On average, more than 100 million people log into Snapchat and send 400 million snaps each day. That works out as 9,000 snaps per second, more than the number of posts published on Facebook and Instagram combined. The company’s revenue for 2015 is expected to hit $100 million, and triple in 2016. With such impressive growth, analysts, such as editor and founder of The Information, Jessica Lessin, are predicting a Snapchat IPO over the coming year.
“If the business growth keeps up, I don’t think Snapchat will be as quick to dismiss being public as its peers. When weighing the benefits of liquidity against the hassles of being public, I think Evan Spiegel (Snapchat CEO) will jump much sooner than others.”
Earlier this week, Snapchat launched a music channel on its Discover platform, marking a move into creating original content live. Sponsored exclusively by Spotify, the channel debuted pieces of music-themed content, with original articles, artist interviews, videos of live performances, and multimedia celebrating the best moments in music from 2015. The channel is expected to continue into early 2016, each day focusing on a different genre of modern music.
Such momentum led MEC Global’s Noah Mallin to single out Snapchat as one to watch in 2016, even citing the company’s ascent as a major threat to Twitter. MEC Global is a buyer of ads on social media and works for clients including Marriott, GoDaddy, and Renault, and Mallin praised Snapchat’s unique potential as an advertising vehicle.
Snapchat began selling ads in October, 2014, and when Business Insider surveyed opinion on Snapchat from the advertising community in July, many were dissatisfied. Demand for ad space outweighed what Snapchat’s team could supply, and criticisms were aimed at the app’s lack of analytics data on the effectiveness of ads.
Compared to Facebook, Google, or Twitter, Snapchat is still behind in this respect, but has made significant improvements to its measurements. Snapchat has opened up more targeting options, which allows advertisers to target ads at specific age groups and by device, location, and context.
Snapchat has rolled out new ad formats, including sponsored lenses that let users overlay graphics and animations over selfies, and a native video ad product called 3V, which stands for Vertical, Video, Views.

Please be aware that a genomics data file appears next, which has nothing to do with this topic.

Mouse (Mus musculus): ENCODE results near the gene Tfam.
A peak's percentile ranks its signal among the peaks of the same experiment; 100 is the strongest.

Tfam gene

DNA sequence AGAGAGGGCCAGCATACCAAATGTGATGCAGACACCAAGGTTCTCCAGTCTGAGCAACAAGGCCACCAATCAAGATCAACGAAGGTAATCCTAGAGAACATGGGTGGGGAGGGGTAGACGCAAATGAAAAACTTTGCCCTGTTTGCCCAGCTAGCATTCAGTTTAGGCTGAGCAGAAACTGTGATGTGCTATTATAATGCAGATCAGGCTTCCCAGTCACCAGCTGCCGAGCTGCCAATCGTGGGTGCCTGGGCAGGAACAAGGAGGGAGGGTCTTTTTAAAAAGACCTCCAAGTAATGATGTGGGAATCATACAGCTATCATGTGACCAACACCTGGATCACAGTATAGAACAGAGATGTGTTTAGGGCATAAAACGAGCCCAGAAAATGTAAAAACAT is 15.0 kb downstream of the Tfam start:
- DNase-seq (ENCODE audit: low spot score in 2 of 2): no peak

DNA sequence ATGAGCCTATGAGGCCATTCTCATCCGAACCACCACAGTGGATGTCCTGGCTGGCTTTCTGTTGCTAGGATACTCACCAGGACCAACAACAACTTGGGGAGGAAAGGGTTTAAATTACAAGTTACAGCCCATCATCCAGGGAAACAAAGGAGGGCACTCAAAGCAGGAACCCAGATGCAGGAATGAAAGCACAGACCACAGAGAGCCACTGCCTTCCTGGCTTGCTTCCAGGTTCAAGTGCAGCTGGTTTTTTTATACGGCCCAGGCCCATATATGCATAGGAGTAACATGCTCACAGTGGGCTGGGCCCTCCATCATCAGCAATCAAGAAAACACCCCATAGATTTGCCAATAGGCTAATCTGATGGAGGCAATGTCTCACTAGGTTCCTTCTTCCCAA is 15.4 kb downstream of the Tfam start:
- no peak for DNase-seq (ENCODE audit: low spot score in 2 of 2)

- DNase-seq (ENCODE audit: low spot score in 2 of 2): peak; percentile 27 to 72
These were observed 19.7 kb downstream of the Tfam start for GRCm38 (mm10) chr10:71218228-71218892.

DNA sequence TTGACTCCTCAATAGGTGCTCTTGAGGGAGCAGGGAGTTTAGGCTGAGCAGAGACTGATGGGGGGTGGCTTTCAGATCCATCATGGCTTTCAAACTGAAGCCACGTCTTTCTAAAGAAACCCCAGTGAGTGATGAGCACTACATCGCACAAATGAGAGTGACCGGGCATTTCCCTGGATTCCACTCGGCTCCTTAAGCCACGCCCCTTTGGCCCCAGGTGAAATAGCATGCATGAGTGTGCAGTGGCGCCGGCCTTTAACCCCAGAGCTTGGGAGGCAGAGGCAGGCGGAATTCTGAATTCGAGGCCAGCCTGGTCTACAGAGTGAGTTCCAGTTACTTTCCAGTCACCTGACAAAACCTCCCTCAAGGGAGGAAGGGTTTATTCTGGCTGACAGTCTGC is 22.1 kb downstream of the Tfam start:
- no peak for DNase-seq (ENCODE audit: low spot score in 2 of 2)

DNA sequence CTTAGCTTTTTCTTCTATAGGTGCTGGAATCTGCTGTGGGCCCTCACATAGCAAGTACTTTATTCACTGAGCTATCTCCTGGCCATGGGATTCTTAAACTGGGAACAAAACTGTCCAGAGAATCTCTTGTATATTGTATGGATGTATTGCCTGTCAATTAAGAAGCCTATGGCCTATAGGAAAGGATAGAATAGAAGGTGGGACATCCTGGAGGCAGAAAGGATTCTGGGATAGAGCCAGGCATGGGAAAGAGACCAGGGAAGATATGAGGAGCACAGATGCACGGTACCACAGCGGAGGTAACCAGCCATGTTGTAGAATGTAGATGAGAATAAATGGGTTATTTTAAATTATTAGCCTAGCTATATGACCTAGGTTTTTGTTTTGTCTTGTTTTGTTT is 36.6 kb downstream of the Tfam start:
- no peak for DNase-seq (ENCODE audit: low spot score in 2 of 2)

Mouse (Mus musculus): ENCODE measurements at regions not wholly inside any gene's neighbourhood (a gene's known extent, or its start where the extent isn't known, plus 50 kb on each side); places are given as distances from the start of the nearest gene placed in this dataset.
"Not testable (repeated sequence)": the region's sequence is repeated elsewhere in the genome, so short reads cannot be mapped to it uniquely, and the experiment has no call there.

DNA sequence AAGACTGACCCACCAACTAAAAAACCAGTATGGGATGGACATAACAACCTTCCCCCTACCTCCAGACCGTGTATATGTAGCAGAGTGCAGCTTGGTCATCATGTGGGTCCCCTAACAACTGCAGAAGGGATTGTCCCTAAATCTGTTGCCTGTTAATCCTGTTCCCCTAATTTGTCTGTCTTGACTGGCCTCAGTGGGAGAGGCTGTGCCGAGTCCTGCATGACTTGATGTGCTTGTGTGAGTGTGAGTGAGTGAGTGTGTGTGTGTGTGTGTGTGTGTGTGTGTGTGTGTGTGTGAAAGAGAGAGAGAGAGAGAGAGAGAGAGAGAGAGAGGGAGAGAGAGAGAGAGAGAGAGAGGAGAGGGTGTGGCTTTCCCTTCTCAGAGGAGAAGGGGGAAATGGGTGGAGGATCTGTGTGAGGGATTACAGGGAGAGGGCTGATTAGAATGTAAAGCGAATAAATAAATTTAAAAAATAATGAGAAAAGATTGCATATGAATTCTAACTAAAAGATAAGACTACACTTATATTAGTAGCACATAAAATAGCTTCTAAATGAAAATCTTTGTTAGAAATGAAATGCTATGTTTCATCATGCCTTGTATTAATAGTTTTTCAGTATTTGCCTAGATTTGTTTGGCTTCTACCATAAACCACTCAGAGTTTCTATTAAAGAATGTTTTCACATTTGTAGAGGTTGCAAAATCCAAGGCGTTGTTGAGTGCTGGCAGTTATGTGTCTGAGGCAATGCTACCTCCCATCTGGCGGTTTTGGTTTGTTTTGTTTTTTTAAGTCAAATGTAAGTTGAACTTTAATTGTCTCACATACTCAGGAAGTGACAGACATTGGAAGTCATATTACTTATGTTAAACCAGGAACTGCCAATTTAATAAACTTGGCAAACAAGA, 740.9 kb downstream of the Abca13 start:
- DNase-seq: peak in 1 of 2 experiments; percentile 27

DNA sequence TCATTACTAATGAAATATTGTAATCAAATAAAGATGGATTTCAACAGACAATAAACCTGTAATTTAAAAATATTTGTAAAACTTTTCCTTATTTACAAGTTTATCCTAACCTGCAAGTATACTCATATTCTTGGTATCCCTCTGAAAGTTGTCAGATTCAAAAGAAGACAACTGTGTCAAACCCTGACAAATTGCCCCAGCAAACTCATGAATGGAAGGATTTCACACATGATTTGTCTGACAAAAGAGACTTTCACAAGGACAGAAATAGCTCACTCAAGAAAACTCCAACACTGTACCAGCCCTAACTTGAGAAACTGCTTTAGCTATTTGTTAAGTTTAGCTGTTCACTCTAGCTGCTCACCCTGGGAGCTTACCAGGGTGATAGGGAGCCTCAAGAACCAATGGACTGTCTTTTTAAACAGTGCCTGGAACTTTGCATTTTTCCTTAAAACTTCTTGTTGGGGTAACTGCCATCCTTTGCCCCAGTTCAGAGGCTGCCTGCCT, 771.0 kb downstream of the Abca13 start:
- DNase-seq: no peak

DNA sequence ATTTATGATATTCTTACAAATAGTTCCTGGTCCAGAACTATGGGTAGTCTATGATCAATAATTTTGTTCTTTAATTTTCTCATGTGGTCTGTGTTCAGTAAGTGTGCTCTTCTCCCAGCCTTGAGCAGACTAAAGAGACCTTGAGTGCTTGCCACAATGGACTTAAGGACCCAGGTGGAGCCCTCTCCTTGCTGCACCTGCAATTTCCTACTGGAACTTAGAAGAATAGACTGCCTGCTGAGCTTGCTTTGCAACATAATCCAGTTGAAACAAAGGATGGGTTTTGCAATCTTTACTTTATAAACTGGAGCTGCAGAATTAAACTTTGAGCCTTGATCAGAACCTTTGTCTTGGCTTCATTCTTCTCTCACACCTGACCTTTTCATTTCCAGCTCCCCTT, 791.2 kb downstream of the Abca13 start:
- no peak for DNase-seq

Snapchat also offers some clear and unique advantages over social media rivals when it comes to advertising. According to some estimates, as little as 8 percent of ads actually reach a human pair of eyes, with Broken ads, bot traffic, banner blindness, and ad blocker usage all contributing factors. Snapchat bypasses many of these problems, as co-founder of NeoReach Misha Talavera explains.
“Snapchat is mobile-only, and people tend to be more focused on the smaller screens because they don’t get distracted by pop-ups and other tabs… when a user opens a snap, the snap takes up the whole screen, increasing consumer engagement.” And Snapchat also offers the opportunity for more intimate and immersive content — followers only see you in a snap, and this can make “followers feel like you are talking to them personally, rather than making a public announcement.”
It is this intimacy, combined with Snapchat’s video product which is giving the advertising industry something to be excited about. According to Mallin, MEC Global’s clients’ spending on Facebook had increased 55 percent between Q4 2014 and Q4 2015, an acceleration that had been boosted largely by advertisers’ demand for video ads.
“It’s Snapchat’s video story that is getting marketers excited. One of the things driving it is the rising video as a vehicle for clients. When looking at digital video, really Facebook and YouTube are top of the pack. that’s where we’re seeing a lot of the money going.”
Twitter has been moving towards video, with its standalone live streaming app, Periscope, six-second-video app, Vine, and its Moments tab — highlights of the day’s news, trending topics, and Promoted Moment ads. But despite this, Mallin believes that Twitter hasn’t built a compelling story around video, and that’s where the danger lies.
“I don’t necessarily see them (Snapchat) taking pieces of the pie away from Facebook or YouTube, but I do think it makes it a harder story for Twitter to tell about video. Twitter, there’s still growth happening there for sure. But video as a product, although they’ve been working very hard to revamp, amplify, and to add options there, it’s still not where Facebook or YouTube are.”
It is precisely this lag, Twitter falling behind its larger rivals on the video front, that could play to Snapchat’s advantage in 2016.
[Photo by Kevork Djansezian/Getty Images]